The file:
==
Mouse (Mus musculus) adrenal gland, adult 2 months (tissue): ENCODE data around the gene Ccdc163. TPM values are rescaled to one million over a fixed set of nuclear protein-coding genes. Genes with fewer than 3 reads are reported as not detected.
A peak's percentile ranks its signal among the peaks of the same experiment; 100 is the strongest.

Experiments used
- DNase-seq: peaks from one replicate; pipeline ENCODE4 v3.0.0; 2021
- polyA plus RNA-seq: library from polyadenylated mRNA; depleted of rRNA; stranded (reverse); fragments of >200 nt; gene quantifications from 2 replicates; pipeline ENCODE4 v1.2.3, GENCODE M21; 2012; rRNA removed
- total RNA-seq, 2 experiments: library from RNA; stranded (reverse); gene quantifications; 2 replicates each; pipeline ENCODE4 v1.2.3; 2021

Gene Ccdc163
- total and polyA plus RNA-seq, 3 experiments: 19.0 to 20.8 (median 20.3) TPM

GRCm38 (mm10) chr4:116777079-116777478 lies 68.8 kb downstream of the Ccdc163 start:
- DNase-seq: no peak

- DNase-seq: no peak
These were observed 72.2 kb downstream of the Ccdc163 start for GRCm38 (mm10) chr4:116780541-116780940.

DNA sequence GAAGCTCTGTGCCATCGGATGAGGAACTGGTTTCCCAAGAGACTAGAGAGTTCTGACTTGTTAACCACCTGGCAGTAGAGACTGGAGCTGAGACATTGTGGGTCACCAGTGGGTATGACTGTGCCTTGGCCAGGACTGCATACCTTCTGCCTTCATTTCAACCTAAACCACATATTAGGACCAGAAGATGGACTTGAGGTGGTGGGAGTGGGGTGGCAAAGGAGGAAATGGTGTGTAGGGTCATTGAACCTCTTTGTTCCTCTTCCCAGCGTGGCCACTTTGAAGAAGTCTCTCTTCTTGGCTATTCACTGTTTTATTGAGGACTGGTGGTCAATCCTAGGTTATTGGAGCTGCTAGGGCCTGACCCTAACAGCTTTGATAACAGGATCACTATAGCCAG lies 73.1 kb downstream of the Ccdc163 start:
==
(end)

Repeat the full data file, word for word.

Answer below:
Mouse (Mus musculus) adrenal gland, adult 2 months (tissue): ENCODE data around the gene Ccdc163. TPM values are rescaled to one million over a fixed set of nuclear protein-coding genes. Genes with fewer than 3 reads are reported as not detected.
A peak's percentile ranks its signal among the peaks of the same experiment; 100 is the strongest.

Experiments used
- DNase-seq: peaks from one replicate; pipeline ENCODE4 v3.0.0; 2021
- polyA plus RNA-seq: library from polyadenylated mRNA; depleted of rRNA; stranded (reverse); fragments of >200 nt; gene quantifications from 2 replicates; pipeline ENCODE4 v1.2.3, GENCODE M21; 2012; rRNA removed
- total RNA-seq, 2 experiments: library from RNA; stranded (reverse); gene quantifications; 2 replicates each; pipeline ENCODE4 v1.2.3; 2021

Gene Ccdc163
- total and polyA plus RNA-seq, 3 experiments: 19.0 to 20.8 (median 20.3) TPM

GRCm38 (mm10) chr4:116777079-116777478 lies 68.8 kb downstream of the Ccdc163 start:
- DNase-seq: no peak

- DNase-seq: no peak
These were observed 72.2 kb downstream of the Ccdc163 start for GRCm38 (mm10) chr4:116780541-116780940.

DNA sequence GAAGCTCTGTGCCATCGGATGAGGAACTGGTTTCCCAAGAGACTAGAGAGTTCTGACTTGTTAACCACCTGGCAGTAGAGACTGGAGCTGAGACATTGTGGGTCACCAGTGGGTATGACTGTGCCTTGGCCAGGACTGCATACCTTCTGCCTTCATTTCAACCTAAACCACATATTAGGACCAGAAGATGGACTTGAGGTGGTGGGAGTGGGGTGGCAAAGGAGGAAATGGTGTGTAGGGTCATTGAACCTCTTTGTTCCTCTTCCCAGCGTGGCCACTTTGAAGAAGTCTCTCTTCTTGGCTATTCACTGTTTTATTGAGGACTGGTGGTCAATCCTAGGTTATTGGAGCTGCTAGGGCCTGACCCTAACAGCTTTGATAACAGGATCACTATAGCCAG lies 73.1 kb downstream of the Ccdc163 start: